Originally Posted by cloudatlas
It's strange to see something that is a compulsion being described as a disease.
A compulsion can be a disease. We are conditioned by society to separate mental health from physical health but when we are sad our eyes produce tears and when we are nervous we sweat or feel nausea. The brain is part of the body, so if it contributes to obesity that doesn't make it less of a disease.
There is no denying that obesity has serious effects on health. The causes of obesity vary from one person to the next and the reason is rarely (if ever) a lack of willpower. That is a myth that we have all bought into without examining the evidence.
It is also a myth that we always need to treat problems in the brain through therapy or some other non-medical method. Some people need anti-depressants and it changes their lives. Some people get dementia and the anti-dementia drugs help them to live much better lives. Bariatric surgery may be done on the stomach but the evidence is that it causes a reset in the hunger centres of the brain, so it is doing much more than changing the physical act of eating.
There is a tipping point when someone goes from overweight to obese. Physical activity becomes more difficult, muscle mass decreases, and then you have the background natural changes that affect our metabolism as we age - for example, it is much more difficulty to build and maintain muscle in our 50s than in our 30s. Muscle mass is key as muscle burns more calories so if you are more muscular you can eat more.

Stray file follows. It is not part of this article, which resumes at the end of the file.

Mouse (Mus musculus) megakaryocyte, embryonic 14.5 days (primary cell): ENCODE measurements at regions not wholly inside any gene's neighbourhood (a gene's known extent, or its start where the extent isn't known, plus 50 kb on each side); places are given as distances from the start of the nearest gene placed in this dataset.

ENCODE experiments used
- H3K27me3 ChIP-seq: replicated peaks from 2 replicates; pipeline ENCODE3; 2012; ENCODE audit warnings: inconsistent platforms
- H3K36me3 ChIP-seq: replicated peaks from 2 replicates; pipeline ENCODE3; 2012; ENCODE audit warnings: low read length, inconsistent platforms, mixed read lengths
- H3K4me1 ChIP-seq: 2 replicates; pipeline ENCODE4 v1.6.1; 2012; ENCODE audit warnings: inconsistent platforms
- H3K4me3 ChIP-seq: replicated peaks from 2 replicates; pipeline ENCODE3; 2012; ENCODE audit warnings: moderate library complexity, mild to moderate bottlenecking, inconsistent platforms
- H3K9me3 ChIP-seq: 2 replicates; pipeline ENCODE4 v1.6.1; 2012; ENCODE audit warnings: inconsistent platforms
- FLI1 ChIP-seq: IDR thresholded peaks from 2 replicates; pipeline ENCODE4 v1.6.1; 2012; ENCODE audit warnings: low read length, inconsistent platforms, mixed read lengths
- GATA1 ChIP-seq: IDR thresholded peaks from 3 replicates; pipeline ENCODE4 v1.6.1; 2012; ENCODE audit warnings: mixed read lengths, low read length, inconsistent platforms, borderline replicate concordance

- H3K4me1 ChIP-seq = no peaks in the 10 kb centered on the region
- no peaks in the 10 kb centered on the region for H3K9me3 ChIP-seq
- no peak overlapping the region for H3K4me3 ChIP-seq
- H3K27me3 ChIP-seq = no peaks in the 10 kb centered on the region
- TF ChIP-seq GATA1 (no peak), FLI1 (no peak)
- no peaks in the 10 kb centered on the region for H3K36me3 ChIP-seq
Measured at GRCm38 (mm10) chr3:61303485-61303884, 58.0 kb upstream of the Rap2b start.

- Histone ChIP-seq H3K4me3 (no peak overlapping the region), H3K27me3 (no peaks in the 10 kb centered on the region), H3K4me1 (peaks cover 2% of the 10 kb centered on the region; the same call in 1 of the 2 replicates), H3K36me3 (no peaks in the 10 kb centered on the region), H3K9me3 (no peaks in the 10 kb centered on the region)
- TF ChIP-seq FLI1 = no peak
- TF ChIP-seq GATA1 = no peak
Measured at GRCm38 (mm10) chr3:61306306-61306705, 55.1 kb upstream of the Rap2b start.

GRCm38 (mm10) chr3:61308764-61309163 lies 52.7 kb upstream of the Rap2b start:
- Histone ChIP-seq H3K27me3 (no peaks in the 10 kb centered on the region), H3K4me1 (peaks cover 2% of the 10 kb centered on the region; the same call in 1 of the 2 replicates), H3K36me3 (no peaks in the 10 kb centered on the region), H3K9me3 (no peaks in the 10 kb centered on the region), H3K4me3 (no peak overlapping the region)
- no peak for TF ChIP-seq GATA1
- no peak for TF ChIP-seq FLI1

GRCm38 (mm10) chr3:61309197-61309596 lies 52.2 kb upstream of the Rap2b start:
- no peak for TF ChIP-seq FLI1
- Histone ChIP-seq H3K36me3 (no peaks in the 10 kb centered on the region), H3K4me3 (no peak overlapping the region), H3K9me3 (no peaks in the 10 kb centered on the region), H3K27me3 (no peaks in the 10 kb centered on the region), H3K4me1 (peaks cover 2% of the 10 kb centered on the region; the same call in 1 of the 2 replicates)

A friend of mine who has always been slim made some really good points about this when I asked her opinion on the surgery. She said it is so hard for average weight people to lose even 1 or 2kg. Why? Surely people should just be able to eat a bit less? The answer is that our brains and our various endocrine (hormone) systems decide for us whether we are hungry and whether we are the right weight. If people are a little bit overweight, losing the few kilos can be hard - if people are obese then it can be almost impossible by "willpower" alone.
If we try to cut calories, our bodies can ramp up the hunger signal until we are overwhelmed and give in. For some people, that system is perfectly balanced and they have a modest appetite that they can easily control. For others, the system is off kilter and even when they eat an adequate amount their brain and body insist that they are still hungry.
If I break my hip, I will not just be able to overcome the pain by willpower alone. I will need painkillers and an operation to fix it. When I was obese, it was taking a huge amount of my mental energy to eat less and I was frazzled by all of the other things life required of me. The surgery removed a huge amount of that mental strain and can now focus better on family, work, etc. It also allowed me to exercise more, so I now have more muscle mass to burn off calories and help me to control my weight.